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Tartan Ferret
Test

Oh what a Tangled Web!

 

I would not accuse the nineteenth century tartan enthusiasts of actually practising to deceive, but they did very well without even trying. How about this:-
"...the word tartan obtained its present application when
the Assyrian general Tartan (Isaiah XX 1-4) took Ashdad,
and carried away the Egyptians captive in an imperfectly
clothed condition, which must have made them bear a
striking resemblance to Scotch Highlanders in their native
dress".
That passage, taken from a Pall Mall Gazette of March 1875, appeared as a footnote in the 1876 edition of The "Scottish Gael", edited and annotated by the Rev. Alex. Stewart, who was perhaps better known by his pen-name "Nether Lochaber"; the Rev. Alex. was only poking gentle fun at James Logan but pronouncements of this kind, made with a straight face and the assumption of great authority found, and still find, a receptive and credulous readership. Of such stuff is the "history" of tartan made, and no amount of rational argument can put it right.
The nineteenth century was a period of increasing extremism in tartan. By its end, Highland dress had ceased to be the everyday dress of impoverished peasants - they could no longer afford it - and had become the ceremonial dress of the wealthy, who believed all the myths and somehow convinced themselves that tartan was some sort of status symbol.
Tartan became tinged with the kind of antiquarianism that in the not-far-distant past had made a detailed academic study of the bill of lading for the Ark, paying due attention to the labour requirements of "mucking out", and had calculated the precise date of the Creation on the basis that "a thousand ages in Thy sight are but an evening gone". Tartan - by which was meant "clan" tartans, for a tartan was not recognised as such unless it had a name - had to have emerged complete and systematized from the primaeval mists, and the Laws of Achy Edgathach (which allowed a person to have a number of colours in his cloak according to his rank) and the "Leabhar breac" (which said much the same except that an officiating priest was allowed one more colour than a king, to show that, by virtue of his office, he was set above earthly rulers) were adduced in support of the theory. Joseph's coat of many colours was held by some to have been of tartan. Whether or no this had some bearing on another idea, that the Highlanders were one of the Lost Tribes of Israel, I cannot tell; in view of the prevailing attitudes of those who set themselves up to pronounce on such matters, I think it not unlikely. Even simple and straightforward comments were given meanings beyond all reason. Martin Martin wrote that, to a person well versed in such matters, the place of a man's residence could be guessed from a sight of his plaid, making it "obvious" that a completely organised system of district tartans operated in 1607; an epic poem about Dundee's early Jacobite campaigns describes tartans in such terms as 'woven in triple stripe' and so "proves" that those worn at the Battle of Inverlochy were identical with those worn to-day.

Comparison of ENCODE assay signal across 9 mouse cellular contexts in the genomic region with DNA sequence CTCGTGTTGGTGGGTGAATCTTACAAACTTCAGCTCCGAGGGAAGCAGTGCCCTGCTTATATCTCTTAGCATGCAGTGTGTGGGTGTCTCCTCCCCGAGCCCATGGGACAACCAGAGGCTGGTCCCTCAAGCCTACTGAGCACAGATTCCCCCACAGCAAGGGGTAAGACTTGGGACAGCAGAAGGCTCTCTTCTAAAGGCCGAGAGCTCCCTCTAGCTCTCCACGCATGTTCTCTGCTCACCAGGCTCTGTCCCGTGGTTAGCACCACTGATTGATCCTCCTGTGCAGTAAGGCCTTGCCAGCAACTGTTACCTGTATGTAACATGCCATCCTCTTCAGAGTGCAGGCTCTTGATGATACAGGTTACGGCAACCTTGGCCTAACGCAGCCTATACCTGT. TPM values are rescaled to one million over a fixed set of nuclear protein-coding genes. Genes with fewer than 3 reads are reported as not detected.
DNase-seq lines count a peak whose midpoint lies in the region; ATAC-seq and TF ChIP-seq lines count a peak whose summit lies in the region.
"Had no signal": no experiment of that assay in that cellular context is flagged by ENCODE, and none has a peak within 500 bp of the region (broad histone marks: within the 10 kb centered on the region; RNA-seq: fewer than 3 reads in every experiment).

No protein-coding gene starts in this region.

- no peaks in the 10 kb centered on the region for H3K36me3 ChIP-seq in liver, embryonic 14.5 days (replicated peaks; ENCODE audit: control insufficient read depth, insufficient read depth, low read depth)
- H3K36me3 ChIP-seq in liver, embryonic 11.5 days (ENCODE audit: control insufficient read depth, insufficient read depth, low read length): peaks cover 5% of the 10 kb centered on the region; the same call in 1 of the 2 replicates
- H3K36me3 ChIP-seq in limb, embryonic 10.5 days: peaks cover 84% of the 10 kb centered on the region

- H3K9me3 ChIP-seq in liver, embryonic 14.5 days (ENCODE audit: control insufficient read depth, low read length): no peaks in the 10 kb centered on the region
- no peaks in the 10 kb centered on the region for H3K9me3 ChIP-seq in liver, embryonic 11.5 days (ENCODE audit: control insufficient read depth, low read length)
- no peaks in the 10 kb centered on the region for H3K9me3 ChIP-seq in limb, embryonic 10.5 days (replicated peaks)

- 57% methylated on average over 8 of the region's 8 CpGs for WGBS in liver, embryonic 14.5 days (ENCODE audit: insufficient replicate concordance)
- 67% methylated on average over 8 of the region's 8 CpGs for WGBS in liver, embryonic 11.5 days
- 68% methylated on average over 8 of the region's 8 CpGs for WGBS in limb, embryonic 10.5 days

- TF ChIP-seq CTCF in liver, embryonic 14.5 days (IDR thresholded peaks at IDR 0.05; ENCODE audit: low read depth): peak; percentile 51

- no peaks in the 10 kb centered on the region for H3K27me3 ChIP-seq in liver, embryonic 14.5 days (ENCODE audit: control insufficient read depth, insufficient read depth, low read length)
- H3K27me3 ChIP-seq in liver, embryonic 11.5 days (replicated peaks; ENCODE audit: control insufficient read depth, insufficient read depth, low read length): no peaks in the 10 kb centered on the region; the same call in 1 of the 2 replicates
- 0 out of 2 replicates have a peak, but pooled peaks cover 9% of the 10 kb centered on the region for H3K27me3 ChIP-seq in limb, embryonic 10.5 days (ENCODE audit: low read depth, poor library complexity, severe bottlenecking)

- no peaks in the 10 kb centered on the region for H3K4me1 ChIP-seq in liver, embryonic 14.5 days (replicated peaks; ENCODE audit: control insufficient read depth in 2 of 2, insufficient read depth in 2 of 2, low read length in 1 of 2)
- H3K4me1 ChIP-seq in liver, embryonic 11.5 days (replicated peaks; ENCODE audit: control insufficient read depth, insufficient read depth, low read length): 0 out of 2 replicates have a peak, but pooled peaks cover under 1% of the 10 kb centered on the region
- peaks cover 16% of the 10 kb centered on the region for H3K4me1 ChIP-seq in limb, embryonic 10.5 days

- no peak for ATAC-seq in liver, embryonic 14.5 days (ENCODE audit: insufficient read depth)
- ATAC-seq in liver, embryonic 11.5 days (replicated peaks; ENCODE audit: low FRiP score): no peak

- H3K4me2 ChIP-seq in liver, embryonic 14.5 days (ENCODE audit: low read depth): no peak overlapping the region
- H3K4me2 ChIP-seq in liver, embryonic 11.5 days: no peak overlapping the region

How tartan came to take such a grip of the public imagination is open to guesswork. Probably the starting point was the repeal of the Act against the wearing of tartan and Highland dress in 1782. Much has been made of the cruelty of this Act and the harshness with which it was enforced, with talk of men being shot and hanged for wearing tartan. Perhaps they were, but a minister on Skye, contributing to the (old) Statistical Account of Scotland said that it would take more than an Act of Parliament to make his people give up the traditional dress and several others reported in similar terms, which suggests that the claims of general hardship may be somewhat exaggerated.

 





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